Background. In the 2010s, medications with new mechanisms were introduced in Japan for the treatment of chronic idiopathic constipation (CIC). A few systematic reviews have compared medications’ relative efficacy, but the reviews included studies on patients from various races, even though the mechanism of CIC is considered to differ between races. The aim of this study was to use a systematic review and network meta-analysis to compare the relative efficacy of these medications in Japanese patients. Methods. We conducted a meta-analysis and report it here according to the Preferred Reporting Items for Systematic Reviews and Meta-Analyses (PRISMA). We identified studies by searching MEDLINE (via the PubMed interface) and the Cochrane Library and ICHUSHI databases and included randomized clinical trials that compared medications for CIC with placebo in Japanese adults. Two reviewers independently screened and assessed articles, abstracted data, and assessed the risk of bias. We pooled data by random-effects meta-analyses and also performed a Bayesian network meta-analysis to indirectly compare data. Results. The present systematic review and meta-analyses included 1460 patients in 6 randomized clinical trials: 2 on linaclotide, 3 on elobixibat, 2 on lubiprostone, and 1 on lactulose. The results of direct comparisons showed that linaclotide, elobixibat, and lubiprostone were superior to placebo in the change of spontaneous bowel movements (SBMs) within 1 week: linaclotide, 1.95 (95% CI, 1.51-2.39); elobixibat, 5.69 (95% CI, 3.31-8.07); and lubiprostone, 2.41 (95% CI, 0.82-4.01). The Bayesian network meta-analysis showed consistent results. Elobixibat 10 mg was ranked first for the increase in SBMs and complete SBMs within 1 week and the time to first SBM. Lubiprostone 48 μg was ranked first for the proportion of patients with SBM within 24 hours. Conclusion. Our direct and indirect meta-analyses revealed that the new CIC medications available in Japan have equal efficacy but that elobixibat and lubiprostone are highly likely to be more efficacious.

1. Introduction

Chronic idiopathic constipation (CIC) is highly prevalent in Japan [1, 2]. It impairs quality of life and causes a significant social and economic burden, and full recovery is difficult to achieve. Most patients with CIC are prescribed traditional medications that lack sufficient evidence of clinical efficacy and safety [3]. Recently, the long-term use and use of excessive doses of these traditional medications, especially in patients with comorbidities, have been associated with safety problems [4].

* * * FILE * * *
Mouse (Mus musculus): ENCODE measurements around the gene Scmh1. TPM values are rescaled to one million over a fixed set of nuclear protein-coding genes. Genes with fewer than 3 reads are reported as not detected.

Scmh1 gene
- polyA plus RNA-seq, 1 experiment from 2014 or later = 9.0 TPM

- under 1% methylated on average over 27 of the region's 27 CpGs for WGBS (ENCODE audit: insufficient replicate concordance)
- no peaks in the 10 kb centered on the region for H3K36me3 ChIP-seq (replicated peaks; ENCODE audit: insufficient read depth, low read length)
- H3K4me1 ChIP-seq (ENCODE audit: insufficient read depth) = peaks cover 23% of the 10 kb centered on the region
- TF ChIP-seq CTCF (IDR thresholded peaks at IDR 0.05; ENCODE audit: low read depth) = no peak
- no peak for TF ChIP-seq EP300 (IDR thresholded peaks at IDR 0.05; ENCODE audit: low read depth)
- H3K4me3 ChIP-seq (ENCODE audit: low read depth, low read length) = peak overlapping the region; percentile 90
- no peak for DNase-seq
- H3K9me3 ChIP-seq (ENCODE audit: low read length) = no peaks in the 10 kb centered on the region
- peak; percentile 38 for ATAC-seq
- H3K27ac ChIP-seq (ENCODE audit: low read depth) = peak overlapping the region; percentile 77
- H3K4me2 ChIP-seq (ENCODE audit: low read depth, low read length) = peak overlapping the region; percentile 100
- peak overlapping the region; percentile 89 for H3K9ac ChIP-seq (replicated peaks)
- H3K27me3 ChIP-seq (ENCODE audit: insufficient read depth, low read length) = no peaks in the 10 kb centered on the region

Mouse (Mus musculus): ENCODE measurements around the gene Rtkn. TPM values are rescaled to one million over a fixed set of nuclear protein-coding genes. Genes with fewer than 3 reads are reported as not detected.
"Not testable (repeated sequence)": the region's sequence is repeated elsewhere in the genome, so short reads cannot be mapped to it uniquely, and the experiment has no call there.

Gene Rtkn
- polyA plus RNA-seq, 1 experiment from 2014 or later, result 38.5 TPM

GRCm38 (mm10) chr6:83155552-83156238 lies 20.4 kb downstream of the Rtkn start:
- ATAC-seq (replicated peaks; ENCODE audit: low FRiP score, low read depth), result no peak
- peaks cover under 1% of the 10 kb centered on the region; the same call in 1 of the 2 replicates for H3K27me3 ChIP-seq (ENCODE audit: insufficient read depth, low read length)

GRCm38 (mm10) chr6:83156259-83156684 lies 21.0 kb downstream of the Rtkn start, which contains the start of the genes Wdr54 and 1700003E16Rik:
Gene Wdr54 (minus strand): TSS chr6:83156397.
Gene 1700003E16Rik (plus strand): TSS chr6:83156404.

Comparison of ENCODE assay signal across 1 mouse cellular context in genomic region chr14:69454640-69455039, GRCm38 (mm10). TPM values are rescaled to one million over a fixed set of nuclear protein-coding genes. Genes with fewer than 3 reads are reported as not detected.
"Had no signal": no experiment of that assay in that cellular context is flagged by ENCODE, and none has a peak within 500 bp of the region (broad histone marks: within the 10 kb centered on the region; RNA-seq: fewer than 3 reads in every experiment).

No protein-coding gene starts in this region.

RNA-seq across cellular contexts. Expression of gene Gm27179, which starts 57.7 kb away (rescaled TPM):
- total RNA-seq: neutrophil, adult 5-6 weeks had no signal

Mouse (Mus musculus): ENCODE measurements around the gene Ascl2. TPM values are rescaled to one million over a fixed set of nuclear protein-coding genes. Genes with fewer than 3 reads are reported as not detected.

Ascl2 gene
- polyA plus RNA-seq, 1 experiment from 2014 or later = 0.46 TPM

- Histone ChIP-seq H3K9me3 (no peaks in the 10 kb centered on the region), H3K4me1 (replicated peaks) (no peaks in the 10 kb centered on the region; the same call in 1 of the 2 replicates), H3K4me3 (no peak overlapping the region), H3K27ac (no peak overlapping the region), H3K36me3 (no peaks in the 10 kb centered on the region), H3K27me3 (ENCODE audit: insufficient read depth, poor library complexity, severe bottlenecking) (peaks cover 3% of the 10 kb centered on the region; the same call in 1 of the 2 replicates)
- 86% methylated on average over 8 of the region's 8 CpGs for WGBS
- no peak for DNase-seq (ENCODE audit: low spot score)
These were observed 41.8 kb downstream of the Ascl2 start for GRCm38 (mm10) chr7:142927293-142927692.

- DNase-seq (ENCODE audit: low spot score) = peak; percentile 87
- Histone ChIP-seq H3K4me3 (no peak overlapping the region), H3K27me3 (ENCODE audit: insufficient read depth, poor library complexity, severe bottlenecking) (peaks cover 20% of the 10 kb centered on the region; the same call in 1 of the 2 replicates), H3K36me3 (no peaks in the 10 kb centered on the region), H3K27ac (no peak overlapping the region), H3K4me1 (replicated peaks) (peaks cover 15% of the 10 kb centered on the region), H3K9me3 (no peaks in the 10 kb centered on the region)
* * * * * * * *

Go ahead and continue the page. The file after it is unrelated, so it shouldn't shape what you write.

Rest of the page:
In the 2010s, the introduction of several medications with new mechanisms of action increased treatment options: in Japan, lubiprostone was introduced in 2012; linaclotide, in 2017; polyethylene glycol, in 2018; elobixibat, in 2018; and lactulose, in 2019. Randomized clinical trials (RCTs) of these medications found superior efficacy to placebo and thus raised expectations of improved disease outcomes in CIC [512]. The medications were expected to vary in efficacy because of their different mechanisms of action; however, every RCT was placebo-controlled and thus did not directly show whether any of the medications was superior to the others. Currently, in clinical practice, these medications are chosen according to their differences as presented in the respective package insert and not according to their validated efficacy.

Two other systematic reviews and meta-analyses indirectly compared the efficacy of the various medications used to treat CIC, but their results were inconsistent. For example, 1 of them indicated that all the medications have similar efficacy, although bisacodyl may be superior in improving spontaneous bowel movements (SBMs) [13], whereas the other suggested that prucalopride, a new medication not approved in Japan, is likely to be superior in increasing complete spontaneous bowel movements (CSBMs) [14]. Both of these papers included RCTs conducted in various countries, but neither focused on differences between countries.

Efficacy results of RCTs performed in Western countries and direct or indirect comparisons of these results are not necessarily generalizable to patients in Japan. Available CIC medications and their dosage forms differ between countries, e.g., prucalopride has not been approved in Japan. Furthermore, nutritional habits, which can affect bowel movements (for example, through differences in dietary fiber intake) [15, 16], are also likely to vary between countries. RCTs were performed of every new CIC medication now available in Japan, and their results were published, including endpoints relevant to the improvement in SBMs and CSBMs [512, 17]. Sufficient RCTs have been published to enable the relative efficacy of the drugs in Japanese patients to be evaluated. Therefore, the present study is aimed at indirectly comparing efficacy outcomes in CIC in Japanese patients by a systematic review and network meta-analysis of the results of these RCTs. The estimated efficacy in Japanese patients with CIC was expected to provide valuable information to help clinical practitioners in Japan and choose appropriate treatments for patients with CIC.

2. Materials and Methods